Owning a boat gives me a never ending list of expensive projects. I’ve had the rig for about a year and I’ve done most of the repairs and upgrades myself to save a few bucks. But I called in some back-up when I blew out the winch tower.
It only took one summer of fishing and a full duck season to leave the already rusting tower twisted and useless.
It was put out of it’s misery on the way home from the final duck hunt of the 2010 season. I didn’t know that it broke on the highway until I got home. Got to love the new gouges in the hull of my 16′ Lowe SemiVee.
I removed that rusted hunk of crap and dragged it into two trailer shops and a West Marine. My inquiries into a replacement piece where met with nothing but confused glances from each person behind the counter. Plan B was to look for some options on the web. I found a suitable replacement but with shipping I was looking at almost $200! Plan C: Do what any boat owner would do. Bitch about it to your buddy.
I emailed some pics to Dustin who immediately had an answer. He crafted a new tower by welding two 1/4″ pieces of steel plate on either side of a section of C-channel. It’s not pretty. But it’s strong enough to winch my truck out of the mud. Honestly, I don’t really care what it looks like. The price was right (free!) and I’ve always found something sexy about function over form.
I picked up some primer and paint at The Home Depot. Both products are made by Rustoleum. The primer was $14/quart which I rolled on with a trim roller. For the top coat I used High Performance Enamel at about $7/can. Three coats of each made Dustin’s creation look downright professional.
Sliding the new tower onto the tongue of the trailer was tough. One of the sides had cinched in a bit when Dustin welded them together. I didn’t want to scratch the new paint job by hammering it into place. So I sprayed the trailer with WD40 and it slid on with little effort. I tightened down the four carriage bolts for a rock solid stand for the bow stop and winch.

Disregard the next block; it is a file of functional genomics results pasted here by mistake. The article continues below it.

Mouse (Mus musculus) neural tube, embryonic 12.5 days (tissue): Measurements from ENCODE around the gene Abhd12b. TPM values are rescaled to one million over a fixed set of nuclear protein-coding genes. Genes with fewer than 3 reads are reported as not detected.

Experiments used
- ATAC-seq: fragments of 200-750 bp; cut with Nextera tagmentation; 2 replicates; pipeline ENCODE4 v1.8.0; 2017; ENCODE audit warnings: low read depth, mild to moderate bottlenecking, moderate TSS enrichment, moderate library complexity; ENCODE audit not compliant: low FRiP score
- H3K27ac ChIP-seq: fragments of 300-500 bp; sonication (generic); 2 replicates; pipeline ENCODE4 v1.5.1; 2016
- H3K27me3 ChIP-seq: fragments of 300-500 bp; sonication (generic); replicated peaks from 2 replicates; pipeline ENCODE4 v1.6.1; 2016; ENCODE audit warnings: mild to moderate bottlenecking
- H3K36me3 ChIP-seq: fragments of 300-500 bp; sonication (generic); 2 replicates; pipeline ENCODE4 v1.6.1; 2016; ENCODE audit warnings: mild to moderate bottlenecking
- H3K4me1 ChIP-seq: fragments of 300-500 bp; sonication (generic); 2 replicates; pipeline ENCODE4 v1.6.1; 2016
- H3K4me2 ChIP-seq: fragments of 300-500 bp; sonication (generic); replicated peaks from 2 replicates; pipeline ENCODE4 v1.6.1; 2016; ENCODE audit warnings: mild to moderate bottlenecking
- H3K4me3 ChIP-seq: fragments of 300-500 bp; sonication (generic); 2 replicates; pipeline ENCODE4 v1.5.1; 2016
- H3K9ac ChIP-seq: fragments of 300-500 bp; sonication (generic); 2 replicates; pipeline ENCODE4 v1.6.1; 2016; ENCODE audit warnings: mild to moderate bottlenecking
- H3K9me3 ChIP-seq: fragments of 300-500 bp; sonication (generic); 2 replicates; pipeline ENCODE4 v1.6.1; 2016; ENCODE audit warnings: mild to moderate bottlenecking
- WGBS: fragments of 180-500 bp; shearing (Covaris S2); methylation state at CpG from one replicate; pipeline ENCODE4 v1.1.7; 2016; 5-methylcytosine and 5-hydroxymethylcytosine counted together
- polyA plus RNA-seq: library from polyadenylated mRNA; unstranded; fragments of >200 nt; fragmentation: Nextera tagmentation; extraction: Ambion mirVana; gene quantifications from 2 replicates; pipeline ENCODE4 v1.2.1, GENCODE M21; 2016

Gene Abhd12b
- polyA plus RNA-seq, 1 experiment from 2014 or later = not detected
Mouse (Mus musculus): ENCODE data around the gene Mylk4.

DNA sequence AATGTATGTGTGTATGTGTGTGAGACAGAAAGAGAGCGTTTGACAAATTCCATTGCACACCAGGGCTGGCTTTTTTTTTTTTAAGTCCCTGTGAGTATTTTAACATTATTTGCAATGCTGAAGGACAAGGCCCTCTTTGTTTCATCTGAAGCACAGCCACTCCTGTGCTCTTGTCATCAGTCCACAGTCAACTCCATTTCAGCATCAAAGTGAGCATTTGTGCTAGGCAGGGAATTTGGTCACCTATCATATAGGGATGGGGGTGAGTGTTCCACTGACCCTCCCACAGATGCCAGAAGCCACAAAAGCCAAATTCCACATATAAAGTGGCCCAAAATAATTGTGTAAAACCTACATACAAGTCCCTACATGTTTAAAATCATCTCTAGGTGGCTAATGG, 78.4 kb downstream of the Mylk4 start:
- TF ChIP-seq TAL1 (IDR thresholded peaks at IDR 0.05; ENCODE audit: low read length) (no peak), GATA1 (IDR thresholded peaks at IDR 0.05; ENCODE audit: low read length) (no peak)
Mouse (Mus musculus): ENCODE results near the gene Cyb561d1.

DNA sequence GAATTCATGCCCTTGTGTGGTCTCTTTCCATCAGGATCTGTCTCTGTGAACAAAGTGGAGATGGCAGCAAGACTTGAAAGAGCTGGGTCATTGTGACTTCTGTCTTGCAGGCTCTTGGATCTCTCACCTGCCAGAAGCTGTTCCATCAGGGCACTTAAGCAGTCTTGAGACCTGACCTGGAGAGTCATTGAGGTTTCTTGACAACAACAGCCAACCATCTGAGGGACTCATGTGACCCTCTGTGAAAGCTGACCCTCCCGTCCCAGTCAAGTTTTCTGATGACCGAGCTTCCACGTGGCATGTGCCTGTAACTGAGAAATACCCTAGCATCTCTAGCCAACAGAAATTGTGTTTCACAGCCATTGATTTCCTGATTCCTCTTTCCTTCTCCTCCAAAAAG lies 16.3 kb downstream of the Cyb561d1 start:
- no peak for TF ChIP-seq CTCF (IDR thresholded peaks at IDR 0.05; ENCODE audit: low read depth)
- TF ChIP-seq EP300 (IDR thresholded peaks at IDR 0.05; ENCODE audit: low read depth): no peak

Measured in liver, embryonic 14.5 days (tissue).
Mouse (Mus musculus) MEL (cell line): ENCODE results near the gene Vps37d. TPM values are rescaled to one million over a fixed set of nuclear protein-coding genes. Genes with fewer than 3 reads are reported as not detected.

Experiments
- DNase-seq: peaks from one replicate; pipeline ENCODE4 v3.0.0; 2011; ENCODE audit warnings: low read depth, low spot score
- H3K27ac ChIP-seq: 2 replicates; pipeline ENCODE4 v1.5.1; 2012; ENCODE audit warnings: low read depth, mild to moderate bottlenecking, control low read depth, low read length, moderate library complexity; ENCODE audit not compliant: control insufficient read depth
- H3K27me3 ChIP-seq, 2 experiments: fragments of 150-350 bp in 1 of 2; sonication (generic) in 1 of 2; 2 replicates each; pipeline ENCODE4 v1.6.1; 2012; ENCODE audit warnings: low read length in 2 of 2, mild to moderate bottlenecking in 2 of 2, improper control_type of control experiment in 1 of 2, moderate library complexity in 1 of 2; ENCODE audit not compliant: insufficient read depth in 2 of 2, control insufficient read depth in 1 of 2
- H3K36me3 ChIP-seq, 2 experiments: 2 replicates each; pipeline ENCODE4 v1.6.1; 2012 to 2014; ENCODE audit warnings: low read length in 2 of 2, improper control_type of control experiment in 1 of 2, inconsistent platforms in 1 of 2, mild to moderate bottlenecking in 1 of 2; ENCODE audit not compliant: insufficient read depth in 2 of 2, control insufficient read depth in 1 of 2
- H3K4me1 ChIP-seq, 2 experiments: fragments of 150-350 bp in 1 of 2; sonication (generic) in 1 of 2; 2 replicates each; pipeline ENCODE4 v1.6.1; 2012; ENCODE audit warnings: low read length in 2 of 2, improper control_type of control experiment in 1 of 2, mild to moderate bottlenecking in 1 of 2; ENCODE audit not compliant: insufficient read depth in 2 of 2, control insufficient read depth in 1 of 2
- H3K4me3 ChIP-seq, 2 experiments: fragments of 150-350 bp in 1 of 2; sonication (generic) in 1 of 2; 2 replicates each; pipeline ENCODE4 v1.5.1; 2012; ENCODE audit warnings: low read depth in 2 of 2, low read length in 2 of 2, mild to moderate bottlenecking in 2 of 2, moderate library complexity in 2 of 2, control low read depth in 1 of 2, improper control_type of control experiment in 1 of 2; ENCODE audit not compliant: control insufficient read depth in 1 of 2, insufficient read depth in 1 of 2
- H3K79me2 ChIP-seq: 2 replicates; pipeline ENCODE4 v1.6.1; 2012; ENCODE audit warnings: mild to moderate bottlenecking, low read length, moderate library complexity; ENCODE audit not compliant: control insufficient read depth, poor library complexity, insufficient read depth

The winch needed a new strap which was easy to do. I took the winch wheel out of it’s metal housing by loosening a few bolts. I unspooled the old strap and removed the center pin which goes through a loop at the end of the strap. I put the pin through the loop in the new strap and reassembled the winch. I didn’t wind the new strap into the winch until I installed it on the tower. Pulling the strap with one hand while reeling with the other gave it the tension it needed to sit tight up against the winch spool. Sort of like winding new line onto a baitcasting reel.
The final step was replacing the bow stop. I’m still searching for a stop made specifically a SemiVee. In the meantime I’m using this stop for a V-hull that I modified with my miter saw.
This entire project cost a total of $60. Thanks to Arthur at Ponderosa Millwright Services for the materials and tools to create this perfect piece of heaven. Your generousity saved me at least $100.
Which I’ve since invested in a new axle. Damn it.